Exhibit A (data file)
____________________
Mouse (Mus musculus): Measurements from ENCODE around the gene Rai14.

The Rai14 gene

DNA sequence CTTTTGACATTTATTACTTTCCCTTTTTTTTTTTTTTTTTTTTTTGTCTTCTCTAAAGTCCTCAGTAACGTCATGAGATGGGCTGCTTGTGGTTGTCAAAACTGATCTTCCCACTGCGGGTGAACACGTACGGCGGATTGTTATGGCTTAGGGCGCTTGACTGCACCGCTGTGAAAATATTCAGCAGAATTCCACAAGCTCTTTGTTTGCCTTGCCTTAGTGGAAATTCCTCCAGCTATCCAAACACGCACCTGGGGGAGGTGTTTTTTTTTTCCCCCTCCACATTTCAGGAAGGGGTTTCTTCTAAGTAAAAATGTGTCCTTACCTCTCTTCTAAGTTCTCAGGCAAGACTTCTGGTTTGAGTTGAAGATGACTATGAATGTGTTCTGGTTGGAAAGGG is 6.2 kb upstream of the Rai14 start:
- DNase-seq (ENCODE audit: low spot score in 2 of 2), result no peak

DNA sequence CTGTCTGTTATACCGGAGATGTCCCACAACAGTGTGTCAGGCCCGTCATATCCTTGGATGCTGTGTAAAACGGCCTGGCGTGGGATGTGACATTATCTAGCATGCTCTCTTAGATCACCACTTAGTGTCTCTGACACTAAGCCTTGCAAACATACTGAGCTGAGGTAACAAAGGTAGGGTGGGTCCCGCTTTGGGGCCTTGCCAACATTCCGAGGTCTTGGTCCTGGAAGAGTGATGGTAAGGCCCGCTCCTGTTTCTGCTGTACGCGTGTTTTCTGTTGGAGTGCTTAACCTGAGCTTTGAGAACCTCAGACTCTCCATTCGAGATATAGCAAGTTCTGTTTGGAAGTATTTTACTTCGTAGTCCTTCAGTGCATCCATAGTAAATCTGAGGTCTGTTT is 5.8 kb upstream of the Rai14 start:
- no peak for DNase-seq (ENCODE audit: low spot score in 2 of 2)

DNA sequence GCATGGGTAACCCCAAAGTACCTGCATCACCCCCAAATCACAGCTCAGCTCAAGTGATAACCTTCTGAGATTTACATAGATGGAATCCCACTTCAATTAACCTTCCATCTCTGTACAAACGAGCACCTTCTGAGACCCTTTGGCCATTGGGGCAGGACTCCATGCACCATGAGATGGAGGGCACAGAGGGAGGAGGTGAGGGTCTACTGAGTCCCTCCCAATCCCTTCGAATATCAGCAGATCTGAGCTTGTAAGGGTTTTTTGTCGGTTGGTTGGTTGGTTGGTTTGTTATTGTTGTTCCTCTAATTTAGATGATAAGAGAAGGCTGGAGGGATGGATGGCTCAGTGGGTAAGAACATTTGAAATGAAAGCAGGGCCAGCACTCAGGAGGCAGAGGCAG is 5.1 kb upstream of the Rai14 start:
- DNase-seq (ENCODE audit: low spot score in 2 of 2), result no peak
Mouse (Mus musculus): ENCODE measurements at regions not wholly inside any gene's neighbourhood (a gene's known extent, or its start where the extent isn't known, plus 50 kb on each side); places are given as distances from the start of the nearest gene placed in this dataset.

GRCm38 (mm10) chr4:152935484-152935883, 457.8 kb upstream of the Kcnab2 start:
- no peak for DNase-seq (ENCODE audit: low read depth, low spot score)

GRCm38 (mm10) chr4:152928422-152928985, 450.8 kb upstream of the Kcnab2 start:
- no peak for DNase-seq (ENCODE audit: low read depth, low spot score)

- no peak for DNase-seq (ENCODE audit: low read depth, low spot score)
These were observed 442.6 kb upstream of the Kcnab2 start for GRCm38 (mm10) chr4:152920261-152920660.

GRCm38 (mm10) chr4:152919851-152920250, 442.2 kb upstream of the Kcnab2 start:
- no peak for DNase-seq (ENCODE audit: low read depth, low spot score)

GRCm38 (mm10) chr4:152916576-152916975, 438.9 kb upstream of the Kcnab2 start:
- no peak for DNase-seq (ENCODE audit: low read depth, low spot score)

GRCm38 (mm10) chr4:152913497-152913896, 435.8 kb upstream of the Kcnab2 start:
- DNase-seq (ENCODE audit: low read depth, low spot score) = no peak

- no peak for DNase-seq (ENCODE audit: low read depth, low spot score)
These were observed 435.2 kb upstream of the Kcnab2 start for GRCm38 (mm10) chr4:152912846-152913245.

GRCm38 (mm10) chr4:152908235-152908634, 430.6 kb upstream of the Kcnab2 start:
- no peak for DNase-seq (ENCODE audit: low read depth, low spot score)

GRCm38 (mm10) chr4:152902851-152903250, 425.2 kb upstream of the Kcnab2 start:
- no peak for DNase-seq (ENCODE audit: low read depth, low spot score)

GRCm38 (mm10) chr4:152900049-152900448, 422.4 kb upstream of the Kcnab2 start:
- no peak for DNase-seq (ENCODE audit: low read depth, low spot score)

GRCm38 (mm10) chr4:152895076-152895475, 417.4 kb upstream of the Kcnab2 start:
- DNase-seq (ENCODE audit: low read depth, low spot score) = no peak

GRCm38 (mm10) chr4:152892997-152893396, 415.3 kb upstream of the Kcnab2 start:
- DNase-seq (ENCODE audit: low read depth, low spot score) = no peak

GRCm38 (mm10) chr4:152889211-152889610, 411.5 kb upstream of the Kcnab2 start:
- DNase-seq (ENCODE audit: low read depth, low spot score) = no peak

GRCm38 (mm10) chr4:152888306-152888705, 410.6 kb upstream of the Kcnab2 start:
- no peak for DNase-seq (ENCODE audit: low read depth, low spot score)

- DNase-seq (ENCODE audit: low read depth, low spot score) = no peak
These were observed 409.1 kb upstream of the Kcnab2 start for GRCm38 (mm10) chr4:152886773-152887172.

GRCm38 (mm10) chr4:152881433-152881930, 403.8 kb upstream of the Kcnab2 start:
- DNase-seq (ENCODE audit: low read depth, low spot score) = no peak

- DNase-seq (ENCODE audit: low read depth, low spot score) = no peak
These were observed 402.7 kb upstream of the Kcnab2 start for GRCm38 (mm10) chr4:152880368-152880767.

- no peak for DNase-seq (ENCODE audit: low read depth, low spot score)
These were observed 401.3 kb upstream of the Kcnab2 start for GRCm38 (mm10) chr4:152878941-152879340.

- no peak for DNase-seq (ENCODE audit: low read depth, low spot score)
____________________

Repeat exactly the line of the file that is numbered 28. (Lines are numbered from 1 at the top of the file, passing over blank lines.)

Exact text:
GRCm38 (mm10) chr4:152900049-152900448, 422.4 kb upstream of the Kcnab2 start: